For every business changing to improve, it’s an evolutionary journey, and when you now compare what we are today against the old Skanska, I cannot fathom how anybody would not “get it”. If you just isolate one aspect, it’s the improvements in collaboration and a more rounded understanding of how the business operates, which has stimulated more people to move across divisions, accessing untapped capability and skills, and that would never have happened before. We have more people going through corporate programmes, greater diversity, and the benefits of people meeting peers and having empathy and understanding with them is hugely impactful. One of the beneficial parts from the programmes is meeting people across the business and seeing that “they are just like me” or “I could really benefit from that difference”, as that helps create movement and gets rid of the silo mentality. There’s no doubt that the work that HR has put into opening up the business is creating a more diverse and empathetic organisation, and the improved culture is there for all to see. As I see it there are three key roles for HR, supporting and enabling, exercising appropriate governance, and thought leadership, and we are unquestionably turning an aspiration into something that is workable and realistic for all.

Skanska's considerable input in bringing together the infrastructure of the London Olympics must have been inspirational and rewarding.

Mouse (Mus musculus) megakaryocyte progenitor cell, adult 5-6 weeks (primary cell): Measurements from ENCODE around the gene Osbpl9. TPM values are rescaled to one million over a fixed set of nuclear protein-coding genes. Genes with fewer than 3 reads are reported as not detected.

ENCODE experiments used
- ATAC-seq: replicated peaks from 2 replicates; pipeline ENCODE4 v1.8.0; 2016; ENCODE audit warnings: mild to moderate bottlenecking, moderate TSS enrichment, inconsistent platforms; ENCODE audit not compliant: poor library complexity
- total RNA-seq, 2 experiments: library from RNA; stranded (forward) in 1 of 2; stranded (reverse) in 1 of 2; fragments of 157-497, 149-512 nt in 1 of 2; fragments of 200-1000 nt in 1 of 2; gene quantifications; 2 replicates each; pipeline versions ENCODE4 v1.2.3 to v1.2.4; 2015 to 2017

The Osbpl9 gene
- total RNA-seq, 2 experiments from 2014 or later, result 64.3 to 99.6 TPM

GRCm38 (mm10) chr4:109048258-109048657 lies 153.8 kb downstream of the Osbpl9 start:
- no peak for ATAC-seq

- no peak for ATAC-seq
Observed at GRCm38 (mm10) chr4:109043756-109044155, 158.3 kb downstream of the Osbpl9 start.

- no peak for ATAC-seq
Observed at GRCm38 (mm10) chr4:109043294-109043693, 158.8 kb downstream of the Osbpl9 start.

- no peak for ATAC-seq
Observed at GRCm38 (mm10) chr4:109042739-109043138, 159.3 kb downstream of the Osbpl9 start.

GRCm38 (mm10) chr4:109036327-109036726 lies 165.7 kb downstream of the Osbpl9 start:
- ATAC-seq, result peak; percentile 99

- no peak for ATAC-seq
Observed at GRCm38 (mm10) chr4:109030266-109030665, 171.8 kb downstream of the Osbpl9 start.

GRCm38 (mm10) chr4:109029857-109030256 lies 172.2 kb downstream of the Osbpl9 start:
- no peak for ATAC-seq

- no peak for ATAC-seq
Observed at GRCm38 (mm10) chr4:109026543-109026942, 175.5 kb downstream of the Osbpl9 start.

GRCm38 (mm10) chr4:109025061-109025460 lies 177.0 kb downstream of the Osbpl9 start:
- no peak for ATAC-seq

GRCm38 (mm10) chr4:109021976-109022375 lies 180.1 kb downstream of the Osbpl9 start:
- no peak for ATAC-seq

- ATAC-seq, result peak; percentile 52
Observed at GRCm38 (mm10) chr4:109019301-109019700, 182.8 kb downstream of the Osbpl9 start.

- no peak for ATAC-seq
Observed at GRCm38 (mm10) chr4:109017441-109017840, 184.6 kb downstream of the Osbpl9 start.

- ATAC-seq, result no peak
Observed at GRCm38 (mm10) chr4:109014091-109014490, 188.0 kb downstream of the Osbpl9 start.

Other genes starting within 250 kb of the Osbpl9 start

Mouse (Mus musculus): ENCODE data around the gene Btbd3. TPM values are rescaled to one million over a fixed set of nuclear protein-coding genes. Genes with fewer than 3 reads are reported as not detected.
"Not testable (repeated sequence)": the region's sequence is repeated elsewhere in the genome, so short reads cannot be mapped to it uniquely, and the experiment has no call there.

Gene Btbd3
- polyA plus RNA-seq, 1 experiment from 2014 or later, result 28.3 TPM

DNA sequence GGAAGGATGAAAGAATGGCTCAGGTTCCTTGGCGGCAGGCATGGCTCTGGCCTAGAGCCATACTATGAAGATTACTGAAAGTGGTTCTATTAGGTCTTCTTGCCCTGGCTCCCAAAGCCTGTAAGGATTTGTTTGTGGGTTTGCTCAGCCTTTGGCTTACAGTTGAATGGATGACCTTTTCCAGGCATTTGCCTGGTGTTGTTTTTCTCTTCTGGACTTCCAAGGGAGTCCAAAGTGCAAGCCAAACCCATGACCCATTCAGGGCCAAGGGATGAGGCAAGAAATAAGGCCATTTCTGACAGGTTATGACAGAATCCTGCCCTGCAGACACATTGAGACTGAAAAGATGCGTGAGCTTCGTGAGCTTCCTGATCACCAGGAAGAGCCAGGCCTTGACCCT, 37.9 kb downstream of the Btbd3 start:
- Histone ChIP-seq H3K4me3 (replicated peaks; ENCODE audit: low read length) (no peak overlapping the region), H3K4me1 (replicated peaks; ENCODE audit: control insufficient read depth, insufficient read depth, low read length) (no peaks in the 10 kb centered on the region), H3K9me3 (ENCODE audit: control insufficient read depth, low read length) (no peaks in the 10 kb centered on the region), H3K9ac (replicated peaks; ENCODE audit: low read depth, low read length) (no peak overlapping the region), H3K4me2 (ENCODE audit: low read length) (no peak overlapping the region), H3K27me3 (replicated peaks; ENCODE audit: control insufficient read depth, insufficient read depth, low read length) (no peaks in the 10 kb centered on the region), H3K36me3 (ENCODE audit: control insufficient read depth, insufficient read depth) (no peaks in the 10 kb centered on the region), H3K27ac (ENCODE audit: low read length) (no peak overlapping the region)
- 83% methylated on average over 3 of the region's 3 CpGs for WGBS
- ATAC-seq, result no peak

Yes London 2012 was a huge positive for us. It was set up very well and we enjoyed excellent relations with our customer. It was a great platform for us, no question about it. We delivered well on our commitments – a blueprint of what success looks like – in terms of Skanska as a contractor. Also, in terms of working with the local environment and neighbourhoods, this is now firmly enshrined as part of our new purpose which is to ‘build for a better society’. That is an important mantra, it’s how our business and our projects connect with that purpose and work to improve environments for people, just as the Olympics regenerated an area of London, which had really been left underdeveloped for too long. A big part of that is getting the neighbourhood on board, because of course, a lot of people don’t want work happening on their doorstep. We invite people in, go out and do work at schools and explain what we are doing. If people have concerns, we make ourselves available so that people feel connected and informed from start to finish.

Let’s move on to the current state of construction. An ageing workforce, a short pipeline and a struggle to draw young people into the sector. Is there still an image crisis?  

It’s probably one of the most interesting, complex and challenging times for our industry, and makes struggling against recession look like a walk in a park. We came out of the recession quickly, and our revenue increased over two or three years. A number of our competitors have declared losses, partly as a result of focusing on the top line rather than the bottom line, and took work at near zero margins. That sets a dangerous precedent across the industry. We decided at the outset we would not take work without a sustainable margin and that we top. The other serious issue to contemplate is skills. Thirty percent of the construction workforce will be retiring in the next five-to-ten years, and that is a focus for us, set against Brexit of course, which is causing great uncertainty about both the right to remain and future availability of EU labour. For many years the industry has been reliant on a workforce drawn from right across the EU, and the rest of the world. So, all things considered, we are at a major crossroads, and Government is left with significant challenges to contemplate.